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Words poured out of Kate Tempest from the moment she took the stage. Before the music even began, the performance poet was in emotional overdrive. She paid effusive tribute to her drummer, Kwake Bass, on his birthday, reminisced about previous local gigs playing outside pubs on the Camden Crawl, and repeatedly noted what a momentous occasion it was to sell out her biggest venue yet in her home town. She even declared two things that would usually have a crowd bristling: “I’m going to play the new album in full” and “Put down your camera phones”.
But the audience more than happily obeyed, instantly enthralled by Tempest’s sincerity. As show-offy as most musicians are, bands usually hide behind their music when it comes to communicating with their audience, with many not going much beyond some mumbled thank yous. Not Tempest, though. Living up to her stage name, for the next hour she tried to create a communal connection with an almost ferocious intensity, firing out the interlinking stories that make up her second album, Let Them Eat Chaos.
Like John Lanchester’s 2012 novel Capital, the record depicts life on one London street, zooming in on seven characters all awake at 4.18am as a storm, both literal and metaphorical, approaches. In prologues, Tempest acts like a film director, drawing her audience into the milieu of each character before switching to their internal monologue, exposing the poverty and soulless gentrification warping the bonds of community. Each one is very much alone.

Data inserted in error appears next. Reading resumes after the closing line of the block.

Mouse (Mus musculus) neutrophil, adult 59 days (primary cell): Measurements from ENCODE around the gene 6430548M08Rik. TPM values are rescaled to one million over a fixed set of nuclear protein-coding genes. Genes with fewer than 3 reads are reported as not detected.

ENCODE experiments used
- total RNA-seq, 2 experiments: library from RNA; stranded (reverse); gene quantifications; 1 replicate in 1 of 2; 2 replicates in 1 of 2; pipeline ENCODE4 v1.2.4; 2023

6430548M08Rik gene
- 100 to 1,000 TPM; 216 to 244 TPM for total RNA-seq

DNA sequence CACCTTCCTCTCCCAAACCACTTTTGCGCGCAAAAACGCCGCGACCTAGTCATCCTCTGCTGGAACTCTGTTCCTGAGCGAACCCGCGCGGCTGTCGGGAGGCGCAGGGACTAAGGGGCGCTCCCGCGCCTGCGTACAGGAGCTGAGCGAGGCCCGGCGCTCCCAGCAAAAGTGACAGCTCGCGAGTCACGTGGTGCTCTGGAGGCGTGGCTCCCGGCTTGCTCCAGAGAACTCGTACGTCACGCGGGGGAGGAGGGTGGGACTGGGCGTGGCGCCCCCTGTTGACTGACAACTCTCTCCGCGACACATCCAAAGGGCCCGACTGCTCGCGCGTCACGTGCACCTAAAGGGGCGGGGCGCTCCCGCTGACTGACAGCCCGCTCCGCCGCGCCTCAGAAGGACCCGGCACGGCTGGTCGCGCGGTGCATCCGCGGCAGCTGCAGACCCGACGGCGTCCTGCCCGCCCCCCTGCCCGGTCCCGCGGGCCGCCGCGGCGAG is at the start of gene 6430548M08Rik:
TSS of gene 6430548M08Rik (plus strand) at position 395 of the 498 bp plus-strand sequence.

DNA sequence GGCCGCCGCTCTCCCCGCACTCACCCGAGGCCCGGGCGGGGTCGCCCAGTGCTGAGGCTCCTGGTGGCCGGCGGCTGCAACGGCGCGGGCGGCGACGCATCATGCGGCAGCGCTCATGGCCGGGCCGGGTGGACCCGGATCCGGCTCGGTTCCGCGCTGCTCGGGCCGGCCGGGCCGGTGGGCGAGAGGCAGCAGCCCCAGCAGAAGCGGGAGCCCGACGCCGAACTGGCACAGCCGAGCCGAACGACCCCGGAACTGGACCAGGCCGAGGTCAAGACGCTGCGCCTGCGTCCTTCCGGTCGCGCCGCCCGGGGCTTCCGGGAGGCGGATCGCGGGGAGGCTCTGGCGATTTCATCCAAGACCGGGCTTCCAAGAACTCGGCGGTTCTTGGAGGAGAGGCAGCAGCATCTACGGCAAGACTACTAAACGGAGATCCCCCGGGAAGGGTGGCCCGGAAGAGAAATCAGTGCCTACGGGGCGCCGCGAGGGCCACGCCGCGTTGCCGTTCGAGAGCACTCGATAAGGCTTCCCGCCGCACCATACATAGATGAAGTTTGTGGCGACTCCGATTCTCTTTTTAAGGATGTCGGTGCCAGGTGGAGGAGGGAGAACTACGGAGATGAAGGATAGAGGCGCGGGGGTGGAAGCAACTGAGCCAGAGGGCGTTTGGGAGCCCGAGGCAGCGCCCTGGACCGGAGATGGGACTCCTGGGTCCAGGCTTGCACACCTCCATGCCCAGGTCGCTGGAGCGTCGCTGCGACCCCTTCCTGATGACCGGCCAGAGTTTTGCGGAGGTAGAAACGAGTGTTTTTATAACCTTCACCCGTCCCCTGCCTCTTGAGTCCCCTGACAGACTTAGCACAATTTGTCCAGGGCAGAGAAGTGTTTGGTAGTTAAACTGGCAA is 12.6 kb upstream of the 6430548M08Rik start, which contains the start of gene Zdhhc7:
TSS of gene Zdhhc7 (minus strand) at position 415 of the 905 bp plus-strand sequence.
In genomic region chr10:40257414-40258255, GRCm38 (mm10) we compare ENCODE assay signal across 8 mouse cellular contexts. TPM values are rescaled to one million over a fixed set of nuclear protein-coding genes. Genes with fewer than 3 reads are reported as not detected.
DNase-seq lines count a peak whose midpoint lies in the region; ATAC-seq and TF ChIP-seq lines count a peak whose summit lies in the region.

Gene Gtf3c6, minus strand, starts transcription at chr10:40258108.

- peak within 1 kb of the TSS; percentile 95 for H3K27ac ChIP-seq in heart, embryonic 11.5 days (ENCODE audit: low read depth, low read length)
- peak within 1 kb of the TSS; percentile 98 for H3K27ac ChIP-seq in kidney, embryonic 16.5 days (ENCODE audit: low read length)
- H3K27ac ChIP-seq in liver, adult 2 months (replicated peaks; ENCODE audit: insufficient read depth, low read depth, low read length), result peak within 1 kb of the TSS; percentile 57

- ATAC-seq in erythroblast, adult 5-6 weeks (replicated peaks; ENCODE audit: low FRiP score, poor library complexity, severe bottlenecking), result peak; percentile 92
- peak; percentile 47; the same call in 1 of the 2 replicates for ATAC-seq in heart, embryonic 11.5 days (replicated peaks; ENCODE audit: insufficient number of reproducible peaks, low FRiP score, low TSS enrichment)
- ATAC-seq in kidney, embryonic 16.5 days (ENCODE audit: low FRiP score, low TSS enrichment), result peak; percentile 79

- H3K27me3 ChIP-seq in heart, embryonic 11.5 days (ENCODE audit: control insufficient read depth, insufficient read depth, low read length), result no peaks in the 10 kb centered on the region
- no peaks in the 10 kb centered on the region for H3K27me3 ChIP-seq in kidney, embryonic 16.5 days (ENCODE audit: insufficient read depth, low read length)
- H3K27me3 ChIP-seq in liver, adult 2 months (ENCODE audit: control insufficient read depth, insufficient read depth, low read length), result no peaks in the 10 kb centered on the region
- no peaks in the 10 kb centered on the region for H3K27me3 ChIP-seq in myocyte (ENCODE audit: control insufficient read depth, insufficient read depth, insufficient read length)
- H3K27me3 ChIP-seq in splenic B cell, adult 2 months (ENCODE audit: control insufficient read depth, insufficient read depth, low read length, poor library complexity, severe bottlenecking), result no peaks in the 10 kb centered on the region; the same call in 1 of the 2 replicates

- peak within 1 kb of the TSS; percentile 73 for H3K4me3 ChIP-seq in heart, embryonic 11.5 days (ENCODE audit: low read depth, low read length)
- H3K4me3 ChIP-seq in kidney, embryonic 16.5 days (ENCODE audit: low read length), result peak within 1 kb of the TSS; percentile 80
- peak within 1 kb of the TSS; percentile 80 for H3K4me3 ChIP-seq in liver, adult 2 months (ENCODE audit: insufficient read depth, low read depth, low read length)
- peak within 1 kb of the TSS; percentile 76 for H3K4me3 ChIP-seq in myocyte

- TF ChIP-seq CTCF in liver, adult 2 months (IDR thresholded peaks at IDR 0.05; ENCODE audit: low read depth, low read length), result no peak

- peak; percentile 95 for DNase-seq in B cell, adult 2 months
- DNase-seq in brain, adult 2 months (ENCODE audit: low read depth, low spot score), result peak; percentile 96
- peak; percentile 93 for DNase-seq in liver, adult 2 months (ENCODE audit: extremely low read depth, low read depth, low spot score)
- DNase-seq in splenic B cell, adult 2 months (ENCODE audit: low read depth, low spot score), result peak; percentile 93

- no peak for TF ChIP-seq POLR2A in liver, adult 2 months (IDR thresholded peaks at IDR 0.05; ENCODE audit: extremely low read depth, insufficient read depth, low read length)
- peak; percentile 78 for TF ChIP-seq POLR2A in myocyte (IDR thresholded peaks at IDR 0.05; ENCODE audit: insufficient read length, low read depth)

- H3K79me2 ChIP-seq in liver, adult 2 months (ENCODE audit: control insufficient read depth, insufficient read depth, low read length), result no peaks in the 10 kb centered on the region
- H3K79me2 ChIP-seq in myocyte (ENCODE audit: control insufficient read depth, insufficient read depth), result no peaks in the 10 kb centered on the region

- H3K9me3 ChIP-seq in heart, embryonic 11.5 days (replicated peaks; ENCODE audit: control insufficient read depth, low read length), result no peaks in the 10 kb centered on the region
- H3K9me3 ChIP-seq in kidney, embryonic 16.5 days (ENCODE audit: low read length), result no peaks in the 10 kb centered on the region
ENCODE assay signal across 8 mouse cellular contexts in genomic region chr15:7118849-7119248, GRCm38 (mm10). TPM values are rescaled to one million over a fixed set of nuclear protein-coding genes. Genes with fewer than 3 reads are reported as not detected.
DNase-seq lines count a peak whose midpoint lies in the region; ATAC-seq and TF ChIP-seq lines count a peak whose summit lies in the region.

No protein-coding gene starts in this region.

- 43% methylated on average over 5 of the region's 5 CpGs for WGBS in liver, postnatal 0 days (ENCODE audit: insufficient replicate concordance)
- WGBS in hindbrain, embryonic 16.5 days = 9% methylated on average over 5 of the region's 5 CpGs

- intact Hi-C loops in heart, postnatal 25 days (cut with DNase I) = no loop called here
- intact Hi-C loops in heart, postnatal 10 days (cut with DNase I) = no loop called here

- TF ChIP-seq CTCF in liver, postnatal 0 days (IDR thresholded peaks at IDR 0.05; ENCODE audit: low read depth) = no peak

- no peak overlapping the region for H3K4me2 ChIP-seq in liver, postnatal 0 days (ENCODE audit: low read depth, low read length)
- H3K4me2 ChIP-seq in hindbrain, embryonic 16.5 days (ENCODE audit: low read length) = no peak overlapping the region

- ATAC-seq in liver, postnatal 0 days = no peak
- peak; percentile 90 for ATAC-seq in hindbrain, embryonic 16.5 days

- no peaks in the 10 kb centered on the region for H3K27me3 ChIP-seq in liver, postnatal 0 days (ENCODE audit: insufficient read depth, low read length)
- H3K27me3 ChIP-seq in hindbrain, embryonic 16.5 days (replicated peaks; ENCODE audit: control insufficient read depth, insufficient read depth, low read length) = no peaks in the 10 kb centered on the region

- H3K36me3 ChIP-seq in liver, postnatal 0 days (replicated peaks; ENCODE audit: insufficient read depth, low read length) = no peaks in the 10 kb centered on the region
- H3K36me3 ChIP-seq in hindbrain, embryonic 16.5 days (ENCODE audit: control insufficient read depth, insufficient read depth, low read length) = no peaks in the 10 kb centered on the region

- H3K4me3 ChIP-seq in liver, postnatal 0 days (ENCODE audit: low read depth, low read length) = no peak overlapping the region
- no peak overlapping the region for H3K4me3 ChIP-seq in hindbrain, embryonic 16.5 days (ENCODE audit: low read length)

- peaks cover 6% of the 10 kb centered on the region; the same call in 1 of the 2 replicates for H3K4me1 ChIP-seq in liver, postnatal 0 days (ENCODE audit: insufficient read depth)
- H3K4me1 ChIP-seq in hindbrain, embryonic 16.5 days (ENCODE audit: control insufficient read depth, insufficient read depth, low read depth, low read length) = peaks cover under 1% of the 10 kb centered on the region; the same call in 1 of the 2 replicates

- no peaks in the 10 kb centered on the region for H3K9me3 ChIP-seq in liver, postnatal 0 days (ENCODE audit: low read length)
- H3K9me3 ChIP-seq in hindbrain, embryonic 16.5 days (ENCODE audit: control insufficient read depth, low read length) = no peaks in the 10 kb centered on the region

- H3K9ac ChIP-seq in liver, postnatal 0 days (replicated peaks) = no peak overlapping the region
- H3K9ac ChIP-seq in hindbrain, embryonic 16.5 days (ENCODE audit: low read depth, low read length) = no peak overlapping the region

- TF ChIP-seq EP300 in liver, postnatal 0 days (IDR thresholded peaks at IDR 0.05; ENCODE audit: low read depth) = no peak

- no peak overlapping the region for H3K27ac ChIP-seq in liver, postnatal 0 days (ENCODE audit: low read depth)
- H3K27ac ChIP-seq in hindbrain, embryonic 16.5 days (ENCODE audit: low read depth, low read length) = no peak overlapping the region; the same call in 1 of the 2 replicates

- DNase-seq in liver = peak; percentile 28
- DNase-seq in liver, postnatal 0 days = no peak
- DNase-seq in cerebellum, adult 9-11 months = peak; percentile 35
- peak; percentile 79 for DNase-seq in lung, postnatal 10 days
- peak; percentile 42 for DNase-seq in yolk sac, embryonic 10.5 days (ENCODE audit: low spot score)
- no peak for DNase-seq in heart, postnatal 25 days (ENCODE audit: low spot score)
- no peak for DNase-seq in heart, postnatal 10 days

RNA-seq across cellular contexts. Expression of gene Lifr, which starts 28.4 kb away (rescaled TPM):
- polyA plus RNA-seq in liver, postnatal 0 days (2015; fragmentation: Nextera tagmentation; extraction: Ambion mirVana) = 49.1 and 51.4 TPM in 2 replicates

To convey these different voices, the 30-year-old, who began life as a rapper, occasionally modulated her flow but not much else, sticking to her own declamatory south London accent. The music, created by producer Dan Carey, similarly drew from a small palette of dark electronic beats — a shade of house here, a touch of dancehall and dubstep there.
The effect was to keep you locked into the profuse, poetic narrative tumbling out of Tempest as she paced up and down the stage, the music working to oxygenate the imagery. The effect was utterly riveting. The high point was “Europe is Lost”, a piece that managed to encapsulate 2016’s atmosphere of escalating topsy-turvy terror, skittering from references to selfies to global atrocities and back again at breakneck speed.
“We are lost, we are lost, we are lost,” she intoned. But with Tempest trying to steer the boat in the eye of the storm, that’s the last thing you feel. Out of chaos she creates magnificence.
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